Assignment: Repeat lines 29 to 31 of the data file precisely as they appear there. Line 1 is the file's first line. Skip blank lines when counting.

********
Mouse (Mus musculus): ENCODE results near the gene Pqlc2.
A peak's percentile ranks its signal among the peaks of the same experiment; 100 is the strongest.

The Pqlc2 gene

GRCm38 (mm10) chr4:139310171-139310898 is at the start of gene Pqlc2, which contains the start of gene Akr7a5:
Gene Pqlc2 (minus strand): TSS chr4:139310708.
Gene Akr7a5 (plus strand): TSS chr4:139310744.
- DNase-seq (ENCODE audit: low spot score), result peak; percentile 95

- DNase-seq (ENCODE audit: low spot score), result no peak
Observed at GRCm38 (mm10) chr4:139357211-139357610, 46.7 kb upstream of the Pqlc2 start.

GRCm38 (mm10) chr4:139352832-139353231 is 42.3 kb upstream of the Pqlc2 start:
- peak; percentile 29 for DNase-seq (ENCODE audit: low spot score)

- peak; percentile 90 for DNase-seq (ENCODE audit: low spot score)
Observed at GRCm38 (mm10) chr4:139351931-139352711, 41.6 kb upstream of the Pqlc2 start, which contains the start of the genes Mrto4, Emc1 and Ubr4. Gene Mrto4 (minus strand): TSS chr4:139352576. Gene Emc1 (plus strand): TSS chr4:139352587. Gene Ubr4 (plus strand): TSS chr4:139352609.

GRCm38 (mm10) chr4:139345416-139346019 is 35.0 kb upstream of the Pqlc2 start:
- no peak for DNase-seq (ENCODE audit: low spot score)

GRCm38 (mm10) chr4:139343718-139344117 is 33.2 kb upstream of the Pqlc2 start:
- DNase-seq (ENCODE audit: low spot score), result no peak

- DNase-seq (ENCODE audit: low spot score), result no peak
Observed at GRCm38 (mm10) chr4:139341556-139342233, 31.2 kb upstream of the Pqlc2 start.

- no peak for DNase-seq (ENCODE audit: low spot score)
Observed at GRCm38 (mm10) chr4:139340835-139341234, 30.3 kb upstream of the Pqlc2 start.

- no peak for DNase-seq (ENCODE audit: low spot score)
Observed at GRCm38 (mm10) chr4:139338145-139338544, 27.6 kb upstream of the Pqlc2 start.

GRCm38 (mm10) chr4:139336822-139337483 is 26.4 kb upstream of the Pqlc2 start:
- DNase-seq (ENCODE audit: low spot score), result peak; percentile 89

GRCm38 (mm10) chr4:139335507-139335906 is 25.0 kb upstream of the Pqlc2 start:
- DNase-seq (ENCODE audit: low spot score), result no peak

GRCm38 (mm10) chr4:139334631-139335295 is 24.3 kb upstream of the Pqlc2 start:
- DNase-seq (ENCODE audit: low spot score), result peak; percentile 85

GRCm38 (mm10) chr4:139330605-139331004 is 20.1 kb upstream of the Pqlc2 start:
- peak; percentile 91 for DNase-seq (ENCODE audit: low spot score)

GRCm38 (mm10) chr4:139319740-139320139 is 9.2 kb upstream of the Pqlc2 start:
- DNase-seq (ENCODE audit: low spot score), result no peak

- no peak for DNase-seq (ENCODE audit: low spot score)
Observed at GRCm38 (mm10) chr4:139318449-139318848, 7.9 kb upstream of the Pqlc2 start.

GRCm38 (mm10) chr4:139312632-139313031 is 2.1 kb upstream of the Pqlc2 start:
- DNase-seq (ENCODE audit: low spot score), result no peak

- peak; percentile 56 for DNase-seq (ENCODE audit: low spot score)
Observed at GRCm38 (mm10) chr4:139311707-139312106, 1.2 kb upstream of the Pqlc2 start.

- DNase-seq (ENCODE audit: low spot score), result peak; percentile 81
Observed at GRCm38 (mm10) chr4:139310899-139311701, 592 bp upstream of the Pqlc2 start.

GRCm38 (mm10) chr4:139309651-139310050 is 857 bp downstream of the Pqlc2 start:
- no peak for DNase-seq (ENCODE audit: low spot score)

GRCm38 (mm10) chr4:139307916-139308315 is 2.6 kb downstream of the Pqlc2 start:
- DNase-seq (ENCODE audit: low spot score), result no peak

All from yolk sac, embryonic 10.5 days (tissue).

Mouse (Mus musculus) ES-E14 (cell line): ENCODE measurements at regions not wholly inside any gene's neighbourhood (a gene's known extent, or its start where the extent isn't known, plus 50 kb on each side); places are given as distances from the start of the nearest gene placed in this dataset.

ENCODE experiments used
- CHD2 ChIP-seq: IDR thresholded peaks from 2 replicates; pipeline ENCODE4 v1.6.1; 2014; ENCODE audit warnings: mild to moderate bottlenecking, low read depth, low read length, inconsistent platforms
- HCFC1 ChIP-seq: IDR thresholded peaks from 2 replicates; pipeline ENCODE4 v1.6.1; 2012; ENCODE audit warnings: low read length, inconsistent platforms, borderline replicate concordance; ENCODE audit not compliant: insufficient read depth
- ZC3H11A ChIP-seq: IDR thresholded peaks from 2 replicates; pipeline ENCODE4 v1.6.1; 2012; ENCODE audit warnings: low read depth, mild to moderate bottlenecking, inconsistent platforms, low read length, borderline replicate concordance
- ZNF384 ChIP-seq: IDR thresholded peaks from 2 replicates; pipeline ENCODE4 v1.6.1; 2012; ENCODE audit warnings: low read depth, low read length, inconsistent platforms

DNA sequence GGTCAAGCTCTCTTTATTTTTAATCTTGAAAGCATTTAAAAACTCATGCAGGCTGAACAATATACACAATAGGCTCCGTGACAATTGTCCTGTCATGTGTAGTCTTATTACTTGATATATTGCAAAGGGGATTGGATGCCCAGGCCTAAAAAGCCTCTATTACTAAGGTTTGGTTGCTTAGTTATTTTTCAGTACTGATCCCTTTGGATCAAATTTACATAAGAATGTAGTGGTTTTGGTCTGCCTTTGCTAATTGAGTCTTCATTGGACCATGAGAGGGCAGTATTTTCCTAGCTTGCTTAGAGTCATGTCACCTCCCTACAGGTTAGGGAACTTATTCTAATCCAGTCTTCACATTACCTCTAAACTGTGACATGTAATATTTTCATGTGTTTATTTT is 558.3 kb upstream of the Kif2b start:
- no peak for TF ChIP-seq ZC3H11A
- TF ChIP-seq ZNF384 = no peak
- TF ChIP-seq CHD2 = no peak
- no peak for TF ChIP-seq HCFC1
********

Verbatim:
- DNase-seq (ENCODE audit: low spot score), result peak; percentile 85

GRCm38 (mm10) chr4:139330605-139331004 is 20.1 kb upstream of the Pqlc2 start:
- peak; percentile 91 for DNase-seq (ENCODE audit: low spot score)